I have heard professional poker players describe how a lot of what they have learned about poker helps them off the table in their personal lives. After four years of studying poker myself I finally have experienced that firsthand. It comes as no surprise to me that a book on the topic of avoiding tilt would be the first poker subject to apply directly to my private life away from the felt. You see, I deal with going on tilt all day long whether it’s being cut off on my morning commute, getting the blue screen of death on my computer losing unsaved work at the office, or being wrong in yet another trivial debate with my understanding and lovely wife at home. I am guessing I am not alone in that camp. Life, like poker, can reduce us to adult children at times leaving us ready to throw a temper tantrum and often there are consequences. At the poker table, the result is often a big hit to our bankroll. Fortunately Roland Gary Jones, a Bankruptcy Attorney, wrote a book called 50 Mental Biases That Cost You Money at the Poker Table, which offers a science-based solution to the tilt problem. Not only will his book help save your stack, it also has potential to save you time and money on a therapist’s couch!
Not only did I enjoy this book because it jammed 50 practical solutions to tilt into its some 178 pages, but also because I LOVE Sociology and Psychology, and this book is jam-packed with it. It literally had hundreds of references to behavioral science research, analysis, experiments, and studies. I am just fascinated with those subjects and you ought to be, too! If figuring out pot odds is a science and figuring out hand odds and recognizing tells is an art form, then you should consider familiarizing yourself with some of the concepts.
This book will not only help you understand some of your own subconscious tendencies and underlying mental and emotional attitudes, but will help toward understanding and identifying other players disposition and biases. Bias number 4 in Jones’ book is the Projection Bias, which is our natural bent toward assuming other people think like us and have the same views. He describes a few life examples and then gives a few poker examples to illustrate the Projection Bias, such as opening with pocket kings and being called. The flop is 2, 7, 7 and you c-bet presuming the Villain would never have a 2, 7 in their hand. You put them on tens, jacks, or queens. The turn is a king. You check. Villain goes all-in. You call. He flips over 2, 7 off-suit. Because you would never play or bet 2, 7 off-suit, you assume nobody else would. Villain exclaims after he flips his cards over, “I love 2, 7. It’s my favorite hand.” Now fortunately in that particular example the Hero scoops the pot, but more often than not this bias will result in the loss of your entire stack.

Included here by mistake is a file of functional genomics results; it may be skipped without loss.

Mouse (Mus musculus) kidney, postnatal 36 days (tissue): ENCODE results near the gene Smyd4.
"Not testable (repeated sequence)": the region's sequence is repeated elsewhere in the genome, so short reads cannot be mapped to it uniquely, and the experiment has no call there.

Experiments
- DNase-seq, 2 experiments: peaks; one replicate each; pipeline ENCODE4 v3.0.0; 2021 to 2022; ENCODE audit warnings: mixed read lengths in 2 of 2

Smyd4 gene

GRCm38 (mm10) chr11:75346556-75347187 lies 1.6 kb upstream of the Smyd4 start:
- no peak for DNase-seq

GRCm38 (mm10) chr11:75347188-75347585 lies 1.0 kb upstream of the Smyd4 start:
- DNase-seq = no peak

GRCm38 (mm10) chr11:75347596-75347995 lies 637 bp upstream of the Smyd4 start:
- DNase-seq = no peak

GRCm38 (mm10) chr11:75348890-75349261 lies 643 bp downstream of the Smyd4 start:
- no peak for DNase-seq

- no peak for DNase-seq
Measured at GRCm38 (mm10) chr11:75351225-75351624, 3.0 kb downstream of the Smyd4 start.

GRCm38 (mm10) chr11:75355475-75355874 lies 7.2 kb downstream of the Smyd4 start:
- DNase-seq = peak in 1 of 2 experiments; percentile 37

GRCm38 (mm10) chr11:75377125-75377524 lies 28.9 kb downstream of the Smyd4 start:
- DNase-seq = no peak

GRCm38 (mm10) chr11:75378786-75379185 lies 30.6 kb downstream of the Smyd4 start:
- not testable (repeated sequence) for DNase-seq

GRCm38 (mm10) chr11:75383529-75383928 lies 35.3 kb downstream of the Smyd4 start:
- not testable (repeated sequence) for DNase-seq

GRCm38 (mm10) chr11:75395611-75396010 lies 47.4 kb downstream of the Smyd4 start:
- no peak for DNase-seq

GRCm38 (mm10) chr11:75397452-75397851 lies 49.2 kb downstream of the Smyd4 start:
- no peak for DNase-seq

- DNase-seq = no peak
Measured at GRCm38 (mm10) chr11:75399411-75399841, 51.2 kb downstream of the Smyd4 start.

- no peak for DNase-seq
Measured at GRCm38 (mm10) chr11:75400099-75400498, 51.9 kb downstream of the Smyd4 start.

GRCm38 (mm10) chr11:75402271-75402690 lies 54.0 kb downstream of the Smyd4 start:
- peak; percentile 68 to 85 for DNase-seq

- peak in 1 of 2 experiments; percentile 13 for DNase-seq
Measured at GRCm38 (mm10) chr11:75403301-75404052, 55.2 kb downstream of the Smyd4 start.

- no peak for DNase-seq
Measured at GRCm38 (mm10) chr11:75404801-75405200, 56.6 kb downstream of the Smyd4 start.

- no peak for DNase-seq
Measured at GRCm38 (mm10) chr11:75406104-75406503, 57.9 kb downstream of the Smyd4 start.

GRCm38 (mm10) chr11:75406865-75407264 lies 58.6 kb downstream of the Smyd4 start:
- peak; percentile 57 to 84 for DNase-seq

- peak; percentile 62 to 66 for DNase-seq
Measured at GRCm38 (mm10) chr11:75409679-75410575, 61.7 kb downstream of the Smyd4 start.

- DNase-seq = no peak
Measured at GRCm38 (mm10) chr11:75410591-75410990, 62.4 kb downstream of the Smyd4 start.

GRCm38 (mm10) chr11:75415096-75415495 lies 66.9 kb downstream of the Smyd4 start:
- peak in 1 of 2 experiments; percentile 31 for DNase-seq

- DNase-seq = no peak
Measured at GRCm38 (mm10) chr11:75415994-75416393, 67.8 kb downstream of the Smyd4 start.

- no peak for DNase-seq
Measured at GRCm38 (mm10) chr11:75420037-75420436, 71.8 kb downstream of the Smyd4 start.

Jones then goes on to provide an analysis and strategy to overcome the bias. Additionally he includes links to the many references he draws from to support the conclusions being made, which are fascinating in their own right. This book is packed with practical instruction to overcoming tilt. It’s also helpful in identifying the many subtle manifestations of tilt. I thought I knew what exactly tilt was. Well, the truth is I was ignorant of all the various ways poker can drive someone crazy!
If you are looking to be mindful of the many ways tilt can rear its ugly head, avoid it, and recognize when someone else is under its influence, this book is a must-have in your poker library. The truth is we don’t know what we don’t know. If you take poker seriously you have read and studied Hold’em game theory books, and perhaps even a book or two on poker tells. Jones’ insight into the depths of the subconscious is remarkable and he unpacks it in a very simple-to-understand way. You don’t need a degree to get this stuff, and it will have a direct immediate impact on your bottom line. When a Bankruptcy Attorney writes a book about how to increase your bankroll you just might want to pay attention!
Here is another example I love; it’s the laziness bias. The author explains, “The laziness bias is a mental bias in which we simply accept someone’s representations and narratives explaining an event that seem to be true because it requires no extra effort on our behalf. It is much more difficult to doubt a story that connects dots in front of you than to think of all the alternative explanations.” The poker example he gives to illustrate this specific bias goes like this, “Villain raises pre-flop without hesitation. They raise post-flop without hesitation. It is easy to believe they have a big pair or a set. Everyone folds and they show air.” This one is great because it really gets to the core difference between a pro poker player and a fishy reg. The difference is time put in away from the table, not quantity of hands played.
So, congratulations to you if you are reading this review considering getting Jones’ book, 50 Mental Biases That Cost You Money at the Poker Table, because you are now one step ahead. You’re putting in the work away from the table that is going to improve your game and boost your bankroll!